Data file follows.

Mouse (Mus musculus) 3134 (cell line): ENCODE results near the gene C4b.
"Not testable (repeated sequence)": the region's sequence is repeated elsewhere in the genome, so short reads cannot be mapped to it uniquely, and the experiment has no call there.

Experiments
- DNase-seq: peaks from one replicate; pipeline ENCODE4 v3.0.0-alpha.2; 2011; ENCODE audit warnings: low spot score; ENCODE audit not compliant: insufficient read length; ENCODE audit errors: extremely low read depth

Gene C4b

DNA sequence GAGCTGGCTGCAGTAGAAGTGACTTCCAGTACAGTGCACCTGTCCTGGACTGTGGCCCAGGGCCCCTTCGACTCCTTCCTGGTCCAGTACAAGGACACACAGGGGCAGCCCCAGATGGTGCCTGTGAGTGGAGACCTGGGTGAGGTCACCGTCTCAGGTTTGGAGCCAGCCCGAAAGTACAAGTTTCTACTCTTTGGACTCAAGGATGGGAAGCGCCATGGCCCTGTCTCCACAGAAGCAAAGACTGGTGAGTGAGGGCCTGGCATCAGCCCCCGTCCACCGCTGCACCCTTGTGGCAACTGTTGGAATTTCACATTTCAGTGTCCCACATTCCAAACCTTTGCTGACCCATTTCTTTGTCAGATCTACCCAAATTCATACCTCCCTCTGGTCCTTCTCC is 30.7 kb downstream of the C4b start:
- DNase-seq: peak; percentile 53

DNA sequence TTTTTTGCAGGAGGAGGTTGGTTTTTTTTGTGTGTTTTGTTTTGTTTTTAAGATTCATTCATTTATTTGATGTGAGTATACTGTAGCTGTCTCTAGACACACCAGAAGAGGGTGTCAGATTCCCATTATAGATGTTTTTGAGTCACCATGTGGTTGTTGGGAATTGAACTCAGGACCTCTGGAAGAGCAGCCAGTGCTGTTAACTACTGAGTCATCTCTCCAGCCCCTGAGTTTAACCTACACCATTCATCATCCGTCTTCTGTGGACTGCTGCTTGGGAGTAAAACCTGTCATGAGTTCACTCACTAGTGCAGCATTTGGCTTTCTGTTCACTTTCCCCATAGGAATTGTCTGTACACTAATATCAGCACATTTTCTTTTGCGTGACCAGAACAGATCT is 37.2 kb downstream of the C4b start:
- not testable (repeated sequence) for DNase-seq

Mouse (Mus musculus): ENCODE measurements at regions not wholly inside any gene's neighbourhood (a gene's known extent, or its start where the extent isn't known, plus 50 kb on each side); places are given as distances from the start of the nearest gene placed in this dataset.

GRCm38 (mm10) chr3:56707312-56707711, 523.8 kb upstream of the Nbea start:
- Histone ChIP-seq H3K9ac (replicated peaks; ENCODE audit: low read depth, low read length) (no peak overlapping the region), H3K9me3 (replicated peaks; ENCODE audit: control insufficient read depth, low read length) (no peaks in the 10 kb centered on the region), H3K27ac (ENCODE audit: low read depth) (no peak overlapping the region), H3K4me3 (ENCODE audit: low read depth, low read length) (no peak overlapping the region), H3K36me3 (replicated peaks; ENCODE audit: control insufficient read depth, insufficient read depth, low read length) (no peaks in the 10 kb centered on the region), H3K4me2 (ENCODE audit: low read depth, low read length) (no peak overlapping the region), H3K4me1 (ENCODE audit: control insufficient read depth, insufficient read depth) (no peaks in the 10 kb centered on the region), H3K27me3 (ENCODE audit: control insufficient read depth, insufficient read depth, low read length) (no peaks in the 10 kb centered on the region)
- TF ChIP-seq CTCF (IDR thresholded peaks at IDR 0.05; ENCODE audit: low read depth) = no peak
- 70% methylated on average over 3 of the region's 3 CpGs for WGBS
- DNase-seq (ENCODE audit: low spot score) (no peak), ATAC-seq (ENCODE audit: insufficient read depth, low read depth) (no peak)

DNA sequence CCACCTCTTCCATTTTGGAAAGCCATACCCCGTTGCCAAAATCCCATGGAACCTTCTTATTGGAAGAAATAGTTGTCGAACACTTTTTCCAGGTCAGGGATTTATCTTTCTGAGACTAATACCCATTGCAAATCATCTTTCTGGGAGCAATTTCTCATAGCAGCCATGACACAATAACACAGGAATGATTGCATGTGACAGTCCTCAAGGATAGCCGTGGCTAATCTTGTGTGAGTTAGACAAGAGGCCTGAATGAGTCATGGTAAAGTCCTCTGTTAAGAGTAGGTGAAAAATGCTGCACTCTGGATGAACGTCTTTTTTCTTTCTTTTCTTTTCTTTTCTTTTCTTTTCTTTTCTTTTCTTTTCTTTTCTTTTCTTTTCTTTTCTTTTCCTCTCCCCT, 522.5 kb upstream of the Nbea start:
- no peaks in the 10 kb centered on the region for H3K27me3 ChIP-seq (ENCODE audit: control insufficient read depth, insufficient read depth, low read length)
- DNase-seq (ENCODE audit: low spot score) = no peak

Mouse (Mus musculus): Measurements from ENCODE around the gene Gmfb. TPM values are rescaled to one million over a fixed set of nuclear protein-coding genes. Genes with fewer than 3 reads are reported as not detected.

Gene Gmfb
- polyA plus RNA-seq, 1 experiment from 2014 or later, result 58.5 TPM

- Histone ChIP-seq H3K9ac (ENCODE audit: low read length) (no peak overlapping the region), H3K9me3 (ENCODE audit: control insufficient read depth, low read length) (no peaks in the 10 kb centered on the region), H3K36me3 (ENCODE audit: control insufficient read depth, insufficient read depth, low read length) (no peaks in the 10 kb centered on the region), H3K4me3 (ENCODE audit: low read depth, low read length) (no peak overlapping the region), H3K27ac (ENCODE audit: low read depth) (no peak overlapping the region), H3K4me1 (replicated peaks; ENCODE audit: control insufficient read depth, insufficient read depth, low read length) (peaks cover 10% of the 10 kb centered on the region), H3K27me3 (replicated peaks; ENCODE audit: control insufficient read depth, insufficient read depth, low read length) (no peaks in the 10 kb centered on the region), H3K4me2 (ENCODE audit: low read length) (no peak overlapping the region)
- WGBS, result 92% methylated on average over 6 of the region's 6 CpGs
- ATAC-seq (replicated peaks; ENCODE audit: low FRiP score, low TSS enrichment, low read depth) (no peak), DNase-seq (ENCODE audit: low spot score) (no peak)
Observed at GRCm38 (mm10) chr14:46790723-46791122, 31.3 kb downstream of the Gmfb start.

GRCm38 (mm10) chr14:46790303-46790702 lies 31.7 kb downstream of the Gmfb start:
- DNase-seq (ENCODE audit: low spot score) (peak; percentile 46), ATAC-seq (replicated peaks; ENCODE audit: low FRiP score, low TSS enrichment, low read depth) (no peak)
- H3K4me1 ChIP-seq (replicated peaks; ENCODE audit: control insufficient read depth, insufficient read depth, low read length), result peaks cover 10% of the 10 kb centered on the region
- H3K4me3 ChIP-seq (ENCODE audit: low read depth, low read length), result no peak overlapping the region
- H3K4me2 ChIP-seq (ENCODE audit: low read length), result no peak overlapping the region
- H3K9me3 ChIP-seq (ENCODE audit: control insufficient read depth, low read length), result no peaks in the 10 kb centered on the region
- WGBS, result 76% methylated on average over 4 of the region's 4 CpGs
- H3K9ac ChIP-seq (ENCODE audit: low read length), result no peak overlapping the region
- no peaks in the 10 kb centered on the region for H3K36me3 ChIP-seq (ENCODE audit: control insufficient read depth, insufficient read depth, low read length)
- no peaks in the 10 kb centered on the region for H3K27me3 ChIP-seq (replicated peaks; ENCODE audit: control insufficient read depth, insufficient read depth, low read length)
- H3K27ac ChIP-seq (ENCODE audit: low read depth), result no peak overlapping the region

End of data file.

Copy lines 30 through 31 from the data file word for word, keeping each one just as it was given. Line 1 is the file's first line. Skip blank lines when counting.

- H3K4me2 ChIP-seq (ENCODE audit: low read length), result no peak overlapping the region
- H3K9me3 ChIP-seq (ENCODE audit: control insufficient read depth, low read length), result no peaks in the 10 kb centered on the region